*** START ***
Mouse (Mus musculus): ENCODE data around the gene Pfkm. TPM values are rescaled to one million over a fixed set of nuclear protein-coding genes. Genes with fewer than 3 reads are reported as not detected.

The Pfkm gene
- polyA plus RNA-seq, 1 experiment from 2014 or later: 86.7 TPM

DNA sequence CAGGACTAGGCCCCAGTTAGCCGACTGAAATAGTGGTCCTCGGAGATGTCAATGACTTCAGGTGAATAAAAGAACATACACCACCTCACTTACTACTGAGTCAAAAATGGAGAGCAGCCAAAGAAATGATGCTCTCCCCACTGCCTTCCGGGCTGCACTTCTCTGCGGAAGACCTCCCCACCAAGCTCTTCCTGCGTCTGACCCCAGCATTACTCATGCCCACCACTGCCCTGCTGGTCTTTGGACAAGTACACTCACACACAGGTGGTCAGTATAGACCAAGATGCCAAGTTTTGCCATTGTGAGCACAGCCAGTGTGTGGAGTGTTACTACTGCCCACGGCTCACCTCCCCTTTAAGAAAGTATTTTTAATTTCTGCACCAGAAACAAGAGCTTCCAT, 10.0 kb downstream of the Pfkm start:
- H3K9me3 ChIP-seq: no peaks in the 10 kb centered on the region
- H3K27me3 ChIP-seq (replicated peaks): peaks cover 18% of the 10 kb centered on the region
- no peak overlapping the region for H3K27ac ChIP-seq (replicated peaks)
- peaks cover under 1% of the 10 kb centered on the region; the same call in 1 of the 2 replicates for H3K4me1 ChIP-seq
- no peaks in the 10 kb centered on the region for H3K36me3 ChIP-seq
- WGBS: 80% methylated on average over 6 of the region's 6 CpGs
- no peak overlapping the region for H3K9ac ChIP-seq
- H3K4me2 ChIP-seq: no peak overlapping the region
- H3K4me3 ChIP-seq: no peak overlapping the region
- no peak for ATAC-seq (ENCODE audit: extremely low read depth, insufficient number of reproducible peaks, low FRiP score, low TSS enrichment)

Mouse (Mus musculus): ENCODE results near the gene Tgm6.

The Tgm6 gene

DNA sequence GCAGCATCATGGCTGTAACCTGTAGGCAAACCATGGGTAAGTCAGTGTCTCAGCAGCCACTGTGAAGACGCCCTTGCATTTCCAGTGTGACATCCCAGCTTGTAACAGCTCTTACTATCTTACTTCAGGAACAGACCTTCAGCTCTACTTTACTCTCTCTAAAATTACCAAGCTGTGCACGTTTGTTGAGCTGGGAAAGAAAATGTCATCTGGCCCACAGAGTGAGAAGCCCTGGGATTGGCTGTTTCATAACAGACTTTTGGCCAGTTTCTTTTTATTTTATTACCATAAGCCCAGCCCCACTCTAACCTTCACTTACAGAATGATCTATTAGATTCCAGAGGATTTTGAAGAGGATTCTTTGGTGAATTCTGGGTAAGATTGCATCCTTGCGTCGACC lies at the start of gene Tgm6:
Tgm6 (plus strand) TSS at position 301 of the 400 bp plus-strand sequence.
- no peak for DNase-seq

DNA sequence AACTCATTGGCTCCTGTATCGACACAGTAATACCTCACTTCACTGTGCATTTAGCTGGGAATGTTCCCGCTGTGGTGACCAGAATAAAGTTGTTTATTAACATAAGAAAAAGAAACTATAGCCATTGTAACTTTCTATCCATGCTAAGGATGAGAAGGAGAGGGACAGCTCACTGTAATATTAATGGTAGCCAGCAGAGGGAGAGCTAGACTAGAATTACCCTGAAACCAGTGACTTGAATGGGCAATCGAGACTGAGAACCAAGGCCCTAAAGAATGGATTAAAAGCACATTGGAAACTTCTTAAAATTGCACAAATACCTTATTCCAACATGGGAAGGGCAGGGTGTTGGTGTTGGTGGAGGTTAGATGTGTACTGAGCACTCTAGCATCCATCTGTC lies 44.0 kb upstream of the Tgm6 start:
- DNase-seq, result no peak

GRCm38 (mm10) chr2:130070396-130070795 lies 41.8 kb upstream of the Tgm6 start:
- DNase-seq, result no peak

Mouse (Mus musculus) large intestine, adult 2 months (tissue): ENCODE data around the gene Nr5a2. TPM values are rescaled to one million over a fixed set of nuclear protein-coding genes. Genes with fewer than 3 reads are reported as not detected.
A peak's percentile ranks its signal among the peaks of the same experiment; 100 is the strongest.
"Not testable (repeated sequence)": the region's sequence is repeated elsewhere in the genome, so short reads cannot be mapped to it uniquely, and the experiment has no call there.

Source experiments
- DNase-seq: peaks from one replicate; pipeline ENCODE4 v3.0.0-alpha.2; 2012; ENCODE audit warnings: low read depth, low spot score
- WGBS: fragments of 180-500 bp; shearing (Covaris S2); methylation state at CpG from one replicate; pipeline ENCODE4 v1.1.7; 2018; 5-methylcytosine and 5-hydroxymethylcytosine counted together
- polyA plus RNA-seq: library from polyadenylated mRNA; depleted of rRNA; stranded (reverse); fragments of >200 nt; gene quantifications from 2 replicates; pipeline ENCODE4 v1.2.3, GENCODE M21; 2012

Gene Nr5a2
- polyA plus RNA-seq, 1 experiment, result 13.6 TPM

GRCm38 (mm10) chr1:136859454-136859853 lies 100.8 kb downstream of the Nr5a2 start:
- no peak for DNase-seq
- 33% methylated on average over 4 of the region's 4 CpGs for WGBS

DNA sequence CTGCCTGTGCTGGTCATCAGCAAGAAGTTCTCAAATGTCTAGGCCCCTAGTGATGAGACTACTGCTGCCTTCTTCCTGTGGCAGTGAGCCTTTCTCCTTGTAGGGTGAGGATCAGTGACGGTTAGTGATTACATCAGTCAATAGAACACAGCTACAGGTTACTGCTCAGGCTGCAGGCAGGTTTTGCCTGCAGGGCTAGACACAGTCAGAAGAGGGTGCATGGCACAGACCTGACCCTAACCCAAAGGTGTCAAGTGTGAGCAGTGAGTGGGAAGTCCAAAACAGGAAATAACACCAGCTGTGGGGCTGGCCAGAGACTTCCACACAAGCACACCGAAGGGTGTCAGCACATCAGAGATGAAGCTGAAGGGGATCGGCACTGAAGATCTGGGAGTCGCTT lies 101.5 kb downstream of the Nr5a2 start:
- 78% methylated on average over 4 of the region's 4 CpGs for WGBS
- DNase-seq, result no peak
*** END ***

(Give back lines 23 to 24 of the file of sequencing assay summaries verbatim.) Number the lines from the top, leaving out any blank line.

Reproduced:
- DNase-seq, result no peak

Mouse (Mus musculus) large intestine, adult 2 months (tissue): ENCODE data around the gene Nr5a2. TPM values are rescaled to one million over a fixed set of nuclear protein-coding genes. Genes with fewer than 3 reads are reported as not detected.